Why Viewers Aren’t Ready to Make “Versace” a Cultural Phenomenon Like “O.J.”

“I think that for a hetero-dominant culture, we’re not there yet,” says FX’s John Landgraf


When American Crime Story: The People v. O.J. Simpson debuted on FX in February 2016, it was the most-watched premiere of an original scripted series in the cable channel’s 22-year history. And no wonder: Like the steadfast hits of the Eighties and Nineties that TV execs are now joyfully rebooting, FX’s subject was an inescapable pop-culture phenomenon — the “trial of the century,” which has held Americans tight in its grip in the 20-plus years since the conspicuous case collided with a burgeoning 24-hour news cycle.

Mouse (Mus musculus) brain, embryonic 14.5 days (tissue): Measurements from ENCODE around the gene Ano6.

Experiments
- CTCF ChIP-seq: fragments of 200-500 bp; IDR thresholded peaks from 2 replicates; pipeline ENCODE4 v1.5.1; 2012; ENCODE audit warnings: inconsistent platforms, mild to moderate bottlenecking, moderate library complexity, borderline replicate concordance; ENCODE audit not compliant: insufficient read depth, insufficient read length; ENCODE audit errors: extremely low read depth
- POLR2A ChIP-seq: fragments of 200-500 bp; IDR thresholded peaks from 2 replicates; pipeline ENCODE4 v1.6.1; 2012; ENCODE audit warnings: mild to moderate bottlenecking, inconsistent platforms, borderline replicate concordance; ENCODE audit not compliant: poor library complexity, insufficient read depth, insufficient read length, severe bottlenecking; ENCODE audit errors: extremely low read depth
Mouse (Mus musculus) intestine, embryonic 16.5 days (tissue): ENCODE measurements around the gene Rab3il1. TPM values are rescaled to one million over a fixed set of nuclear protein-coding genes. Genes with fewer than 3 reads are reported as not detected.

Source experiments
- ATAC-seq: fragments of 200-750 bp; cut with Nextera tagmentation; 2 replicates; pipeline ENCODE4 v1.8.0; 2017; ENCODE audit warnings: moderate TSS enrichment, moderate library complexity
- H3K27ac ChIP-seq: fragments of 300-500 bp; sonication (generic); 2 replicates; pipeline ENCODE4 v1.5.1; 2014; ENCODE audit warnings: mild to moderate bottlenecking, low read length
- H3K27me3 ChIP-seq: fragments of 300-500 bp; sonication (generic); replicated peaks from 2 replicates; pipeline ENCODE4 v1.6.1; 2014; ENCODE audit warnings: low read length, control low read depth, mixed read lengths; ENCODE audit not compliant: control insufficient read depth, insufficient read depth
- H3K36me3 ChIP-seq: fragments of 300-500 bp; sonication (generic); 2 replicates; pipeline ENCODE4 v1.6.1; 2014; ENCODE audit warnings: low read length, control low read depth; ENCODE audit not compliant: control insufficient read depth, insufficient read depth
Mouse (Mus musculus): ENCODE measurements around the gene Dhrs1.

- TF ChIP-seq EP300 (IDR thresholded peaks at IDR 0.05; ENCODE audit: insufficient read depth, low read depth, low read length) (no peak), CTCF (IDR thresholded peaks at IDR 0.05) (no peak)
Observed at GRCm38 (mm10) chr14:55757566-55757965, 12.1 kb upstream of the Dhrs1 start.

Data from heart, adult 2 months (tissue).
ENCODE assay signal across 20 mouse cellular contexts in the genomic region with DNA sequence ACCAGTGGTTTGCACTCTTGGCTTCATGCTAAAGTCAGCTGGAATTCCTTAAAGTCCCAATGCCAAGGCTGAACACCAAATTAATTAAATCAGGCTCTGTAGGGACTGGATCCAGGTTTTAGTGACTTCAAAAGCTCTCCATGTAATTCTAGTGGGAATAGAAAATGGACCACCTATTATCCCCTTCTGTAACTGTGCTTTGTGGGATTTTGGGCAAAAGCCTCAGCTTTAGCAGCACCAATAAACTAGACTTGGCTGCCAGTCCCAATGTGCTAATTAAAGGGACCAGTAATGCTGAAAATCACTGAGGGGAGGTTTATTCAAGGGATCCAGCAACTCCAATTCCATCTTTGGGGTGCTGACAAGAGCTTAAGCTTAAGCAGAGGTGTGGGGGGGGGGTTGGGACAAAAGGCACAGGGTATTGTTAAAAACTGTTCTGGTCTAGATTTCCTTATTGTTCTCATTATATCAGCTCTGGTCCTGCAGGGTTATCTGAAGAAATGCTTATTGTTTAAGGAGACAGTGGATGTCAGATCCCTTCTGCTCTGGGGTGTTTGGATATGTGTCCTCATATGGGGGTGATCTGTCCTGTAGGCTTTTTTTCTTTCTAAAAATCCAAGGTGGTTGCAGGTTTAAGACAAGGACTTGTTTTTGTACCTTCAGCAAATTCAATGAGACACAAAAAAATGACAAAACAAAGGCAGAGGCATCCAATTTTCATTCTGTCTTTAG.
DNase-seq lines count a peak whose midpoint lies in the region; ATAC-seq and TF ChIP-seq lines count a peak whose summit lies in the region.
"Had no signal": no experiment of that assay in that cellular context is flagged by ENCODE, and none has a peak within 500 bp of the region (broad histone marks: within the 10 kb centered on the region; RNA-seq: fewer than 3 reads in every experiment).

It’s hardly a surprise that the ratings for the second installment in the Ryan Murphy true-crime anthology series, subtitled The Assassination of Gianni Versace, have so far been much lower: While the O.J. premiere drew a rare-these-days 8.3 million total viewers — that number rose to 12 million after accounting for FX’s “encore” airings — Versace’s first episode, which aired two weeks ago, pulled in a still-impressive 3.6 million viewers live, and 5.5 million factoring in repeat broadcasts. (For context, Game of Thrones may regularly attract a per-episode audience of 8 to 10 million viewers , but even critical darlings like Big Little Lies don’t necessarily bring in those numbers; none of the HBO miniseries’ seven episodes drew even 2 million live viewers.)